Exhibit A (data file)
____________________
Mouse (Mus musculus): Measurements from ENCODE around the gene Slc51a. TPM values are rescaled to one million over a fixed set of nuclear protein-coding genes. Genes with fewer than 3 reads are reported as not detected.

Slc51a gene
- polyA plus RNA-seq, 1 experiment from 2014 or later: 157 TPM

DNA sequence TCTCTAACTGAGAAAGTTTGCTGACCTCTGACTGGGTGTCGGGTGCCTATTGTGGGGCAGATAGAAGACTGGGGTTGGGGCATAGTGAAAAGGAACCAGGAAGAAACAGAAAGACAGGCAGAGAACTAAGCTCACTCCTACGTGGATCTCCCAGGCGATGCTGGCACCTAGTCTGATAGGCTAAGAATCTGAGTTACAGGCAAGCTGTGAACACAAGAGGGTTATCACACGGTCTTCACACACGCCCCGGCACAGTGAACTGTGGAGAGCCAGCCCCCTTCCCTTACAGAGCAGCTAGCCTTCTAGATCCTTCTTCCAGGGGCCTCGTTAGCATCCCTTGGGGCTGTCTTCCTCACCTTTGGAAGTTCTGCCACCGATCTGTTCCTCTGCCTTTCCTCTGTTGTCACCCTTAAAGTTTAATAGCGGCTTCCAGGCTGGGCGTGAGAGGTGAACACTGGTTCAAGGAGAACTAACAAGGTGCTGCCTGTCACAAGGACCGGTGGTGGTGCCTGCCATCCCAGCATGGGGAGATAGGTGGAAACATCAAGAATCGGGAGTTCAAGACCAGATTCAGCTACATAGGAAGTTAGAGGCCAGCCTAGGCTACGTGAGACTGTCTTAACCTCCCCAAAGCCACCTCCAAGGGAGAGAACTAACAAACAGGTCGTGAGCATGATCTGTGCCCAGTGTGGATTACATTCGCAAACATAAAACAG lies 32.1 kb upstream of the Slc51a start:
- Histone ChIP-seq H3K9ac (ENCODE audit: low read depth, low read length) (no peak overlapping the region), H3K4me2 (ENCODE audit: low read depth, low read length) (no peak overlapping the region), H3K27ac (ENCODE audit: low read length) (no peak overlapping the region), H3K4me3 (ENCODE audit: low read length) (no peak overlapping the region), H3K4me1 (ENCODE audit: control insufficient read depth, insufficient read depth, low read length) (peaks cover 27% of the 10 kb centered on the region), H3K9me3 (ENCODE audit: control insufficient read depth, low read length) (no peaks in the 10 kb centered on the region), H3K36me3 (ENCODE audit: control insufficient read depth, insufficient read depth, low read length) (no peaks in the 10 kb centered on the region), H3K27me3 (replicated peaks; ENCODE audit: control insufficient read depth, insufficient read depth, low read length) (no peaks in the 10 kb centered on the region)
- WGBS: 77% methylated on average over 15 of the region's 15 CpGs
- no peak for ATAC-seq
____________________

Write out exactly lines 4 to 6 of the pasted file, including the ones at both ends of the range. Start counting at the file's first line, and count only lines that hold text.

DNA sequence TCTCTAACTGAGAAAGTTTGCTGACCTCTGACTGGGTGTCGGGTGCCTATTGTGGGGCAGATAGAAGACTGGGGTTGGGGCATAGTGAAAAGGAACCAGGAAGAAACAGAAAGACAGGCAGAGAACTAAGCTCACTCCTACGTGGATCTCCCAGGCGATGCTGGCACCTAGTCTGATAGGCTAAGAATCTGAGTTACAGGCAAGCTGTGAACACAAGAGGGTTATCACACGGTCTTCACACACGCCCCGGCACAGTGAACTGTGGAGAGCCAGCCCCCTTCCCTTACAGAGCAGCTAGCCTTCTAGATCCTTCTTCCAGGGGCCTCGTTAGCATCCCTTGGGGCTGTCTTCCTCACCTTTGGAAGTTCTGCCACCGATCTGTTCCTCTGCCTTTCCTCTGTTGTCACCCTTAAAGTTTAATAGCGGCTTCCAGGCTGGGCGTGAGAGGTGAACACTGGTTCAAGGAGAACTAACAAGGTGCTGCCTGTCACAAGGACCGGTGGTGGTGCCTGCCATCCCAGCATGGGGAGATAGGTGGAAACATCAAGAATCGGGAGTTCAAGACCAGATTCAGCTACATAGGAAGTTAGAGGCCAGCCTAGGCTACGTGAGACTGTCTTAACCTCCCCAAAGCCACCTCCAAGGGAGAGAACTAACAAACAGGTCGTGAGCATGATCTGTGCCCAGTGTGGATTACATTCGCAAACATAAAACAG lies 32.1 kb upstream of the Slc51a start:
- Histone ChIP-seq H3K9ac (ENCODE audit: low read depth, low read length) (no peak overlapping the region), H3K4me2 (ENCODE audit: low read depth, low read length) (no peak overlapping the region), H3K27ac (ENCODE audit: low read length) (no peak overlapping the region), H3K4me3 (ENCODE audit: low read length) (no peak overlapping the region), H3K4me1 (ENCODE audit: control insufficient read depth, insufficient read depth, low read length) (peaks cover 27% of the 10 kb centered on the region), H3K9me3 (ENCODE audit: control insufficient read depth, low read length) (no peaks in the 10 kb centered on the region), H3K36me3 (ENCODE audit: control insufficient read depth, insufficient read depth, low read length) (no peaks in the 10 kb centered on the region), H3K27me3 (replicated peaks; ENCODE audit: control insufficient read depth, insufficient read depth, low read length) (no peaks in the 10 kb centered on the region)
- WGBS: 77% methylated on average over 15 of the region's 15 CpGs